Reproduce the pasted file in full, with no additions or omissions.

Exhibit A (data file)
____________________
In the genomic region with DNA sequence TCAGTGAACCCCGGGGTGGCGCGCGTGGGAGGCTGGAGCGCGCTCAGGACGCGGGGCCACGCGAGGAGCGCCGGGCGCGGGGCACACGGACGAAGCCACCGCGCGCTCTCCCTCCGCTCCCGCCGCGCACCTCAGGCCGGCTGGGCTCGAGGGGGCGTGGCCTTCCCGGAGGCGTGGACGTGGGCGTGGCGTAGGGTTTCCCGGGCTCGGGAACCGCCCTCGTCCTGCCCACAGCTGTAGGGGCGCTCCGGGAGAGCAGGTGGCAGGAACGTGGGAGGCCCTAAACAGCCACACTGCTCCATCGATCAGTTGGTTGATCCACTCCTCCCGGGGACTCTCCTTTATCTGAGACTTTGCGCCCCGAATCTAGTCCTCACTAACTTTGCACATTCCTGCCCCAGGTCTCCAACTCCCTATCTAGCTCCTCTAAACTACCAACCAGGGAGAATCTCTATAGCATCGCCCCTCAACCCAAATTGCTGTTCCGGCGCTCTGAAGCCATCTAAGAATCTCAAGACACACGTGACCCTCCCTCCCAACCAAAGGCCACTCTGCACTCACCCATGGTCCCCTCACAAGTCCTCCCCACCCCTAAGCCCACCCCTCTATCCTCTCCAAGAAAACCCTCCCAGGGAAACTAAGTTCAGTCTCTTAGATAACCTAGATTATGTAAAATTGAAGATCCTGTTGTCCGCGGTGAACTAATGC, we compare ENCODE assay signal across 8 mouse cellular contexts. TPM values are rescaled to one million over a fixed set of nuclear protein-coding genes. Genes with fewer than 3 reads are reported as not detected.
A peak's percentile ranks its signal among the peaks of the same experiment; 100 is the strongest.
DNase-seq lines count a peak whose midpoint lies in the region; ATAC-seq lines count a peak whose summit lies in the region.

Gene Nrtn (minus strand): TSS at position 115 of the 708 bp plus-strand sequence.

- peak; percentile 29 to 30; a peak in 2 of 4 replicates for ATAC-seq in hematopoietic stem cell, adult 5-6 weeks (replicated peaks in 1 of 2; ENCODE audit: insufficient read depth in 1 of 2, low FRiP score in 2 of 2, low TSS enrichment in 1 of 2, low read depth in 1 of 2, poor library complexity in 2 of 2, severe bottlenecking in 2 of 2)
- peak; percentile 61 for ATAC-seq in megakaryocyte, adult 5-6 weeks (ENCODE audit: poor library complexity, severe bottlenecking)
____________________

In the genomic region with DNA sequence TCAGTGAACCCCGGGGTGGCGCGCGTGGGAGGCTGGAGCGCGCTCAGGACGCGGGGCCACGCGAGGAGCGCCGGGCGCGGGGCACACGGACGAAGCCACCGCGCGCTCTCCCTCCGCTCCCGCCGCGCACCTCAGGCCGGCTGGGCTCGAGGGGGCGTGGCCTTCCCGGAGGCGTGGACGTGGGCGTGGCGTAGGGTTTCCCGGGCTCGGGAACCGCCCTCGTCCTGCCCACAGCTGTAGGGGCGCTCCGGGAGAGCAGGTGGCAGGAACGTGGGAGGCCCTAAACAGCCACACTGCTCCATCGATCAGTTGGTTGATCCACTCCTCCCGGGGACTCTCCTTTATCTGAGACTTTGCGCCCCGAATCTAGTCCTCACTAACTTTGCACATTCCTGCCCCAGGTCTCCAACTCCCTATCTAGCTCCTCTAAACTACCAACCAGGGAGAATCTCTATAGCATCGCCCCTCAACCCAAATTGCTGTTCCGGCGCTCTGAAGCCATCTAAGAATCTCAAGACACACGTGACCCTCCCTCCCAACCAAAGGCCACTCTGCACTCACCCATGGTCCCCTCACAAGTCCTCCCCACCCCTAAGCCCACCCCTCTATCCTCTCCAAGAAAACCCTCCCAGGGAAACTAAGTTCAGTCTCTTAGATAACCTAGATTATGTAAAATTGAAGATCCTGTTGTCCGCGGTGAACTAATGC, we compare ENCODE assay signal across 8 mouse cellular contexts. TPM values are rescaled to one million over a fixed set of nuclear protein-coding genes. Genes with fewer than 3 reads are reported as not detected.
A peak's percentile ranks its signal among the peaks of the same experiment; 100 is the strongest.
DNase-seq lines count a peak whose midpoint lies in the region; ATAC-seq lines count a peak whose summit lies in the region.

Gene Nrtn (minus strand): TSS at position 115 of the 708 bp plus-strand sequence.

- peak; percentile 29 to 30; a peak in 2 of 4 replicates for ATAC-seq in hematopoietic stem cell, adult 5-6 weeks (replicated peaks in 1 of 2; ENCODE audit: insufficient read depth in 1 of 2, low FRiP score in 2 of 2, low TSS enrichment in 1 of 2, low read depth in 1 of 2, poor library complexity in 2 of 2, severe bottlenecking in 2 of 2)
- peak; percentile 61 for ATAC-seq in megakaryocyte, adult 5-6 weeks (ENCODE audit: poor library complexity, severe bottlenecking)